Articles Posted in Family and Medical Leave Act

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One of the common calls I get goes like this: “I was just fired on my day off. They didn’t give me a reason. They won’t meet with me. This can’t be legal.”

It sucks. It feels like you couldn’t have possibly done something wrong if you weren’t even at work. I get it. People often feel that they are entitled to a face to face meeting before being fired or an explanation, and I understand that too. Unfortunately, if you don’t have a union contract, protections as a governmental employee, or some other specific rights that guarantee such a meeting, there’s no legal requirement for that.

And, there isn’t anything automatically illegal about firing someone on their day off, unless something else is going on.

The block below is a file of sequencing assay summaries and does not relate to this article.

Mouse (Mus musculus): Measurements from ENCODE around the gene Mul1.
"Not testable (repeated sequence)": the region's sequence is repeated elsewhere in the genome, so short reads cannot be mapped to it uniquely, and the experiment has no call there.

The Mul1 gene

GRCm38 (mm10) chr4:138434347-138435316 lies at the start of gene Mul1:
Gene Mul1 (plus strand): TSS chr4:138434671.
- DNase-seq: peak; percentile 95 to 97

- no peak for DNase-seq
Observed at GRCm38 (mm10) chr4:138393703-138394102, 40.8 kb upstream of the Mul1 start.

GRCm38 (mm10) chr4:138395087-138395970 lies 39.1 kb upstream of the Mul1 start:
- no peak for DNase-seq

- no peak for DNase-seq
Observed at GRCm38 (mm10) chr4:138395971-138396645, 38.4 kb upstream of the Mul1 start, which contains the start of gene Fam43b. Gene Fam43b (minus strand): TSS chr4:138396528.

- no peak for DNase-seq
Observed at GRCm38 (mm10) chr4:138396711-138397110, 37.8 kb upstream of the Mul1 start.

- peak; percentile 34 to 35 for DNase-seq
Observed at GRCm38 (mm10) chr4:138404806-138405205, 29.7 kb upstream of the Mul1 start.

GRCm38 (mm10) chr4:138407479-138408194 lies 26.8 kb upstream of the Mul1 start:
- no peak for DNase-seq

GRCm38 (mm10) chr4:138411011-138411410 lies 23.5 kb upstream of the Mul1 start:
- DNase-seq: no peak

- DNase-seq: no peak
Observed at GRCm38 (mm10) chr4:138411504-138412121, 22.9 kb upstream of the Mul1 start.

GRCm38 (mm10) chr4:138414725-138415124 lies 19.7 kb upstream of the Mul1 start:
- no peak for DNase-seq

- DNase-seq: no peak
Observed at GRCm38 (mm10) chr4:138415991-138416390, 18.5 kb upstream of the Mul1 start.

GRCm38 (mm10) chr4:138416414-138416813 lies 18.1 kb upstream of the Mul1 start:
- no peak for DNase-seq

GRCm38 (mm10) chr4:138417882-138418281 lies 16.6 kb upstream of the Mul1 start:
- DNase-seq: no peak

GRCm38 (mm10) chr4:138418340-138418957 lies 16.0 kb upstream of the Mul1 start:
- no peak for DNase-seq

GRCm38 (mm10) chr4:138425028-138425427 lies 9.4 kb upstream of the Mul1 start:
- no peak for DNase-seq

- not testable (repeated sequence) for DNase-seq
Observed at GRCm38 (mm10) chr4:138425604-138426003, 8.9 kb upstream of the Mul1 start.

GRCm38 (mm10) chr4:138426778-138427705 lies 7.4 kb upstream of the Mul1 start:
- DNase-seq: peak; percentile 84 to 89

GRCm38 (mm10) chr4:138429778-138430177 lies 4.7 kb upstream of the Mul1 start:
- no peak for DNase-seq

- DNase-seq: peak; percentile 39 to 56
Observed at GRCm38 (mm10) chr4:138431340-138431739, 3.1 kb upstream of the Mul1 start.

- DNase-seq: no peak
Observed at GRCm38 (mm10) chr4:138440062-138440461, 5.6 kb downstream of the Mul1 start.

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The clock is always ticking if you're an hourly employee

The clock is always ticking if you’re an hourly employee

One of the most frequent stumbling blocks for clients is tardiness. Whether it’s coming to work on time or coming back from breaks in a timely fashion, we cannot stress this enough: you must be on time for work. Even if your boss says he doesn’t care. Even if you stay late to make up the time. Even if you work through lunch to make up the difference. You have got to be at work on time. If the schedule says 9 am, you need to clock in at 9 am.

Obviously, some of this varies from job to job. A lot of professional positions do not have a set schedule. Many accountants, lawyers, and executives are not expected to be at work at any given time. The same is true for many people who telecommute. For those individuals who have a traditional, scheduled time of arrival, however, being on time to work is critical.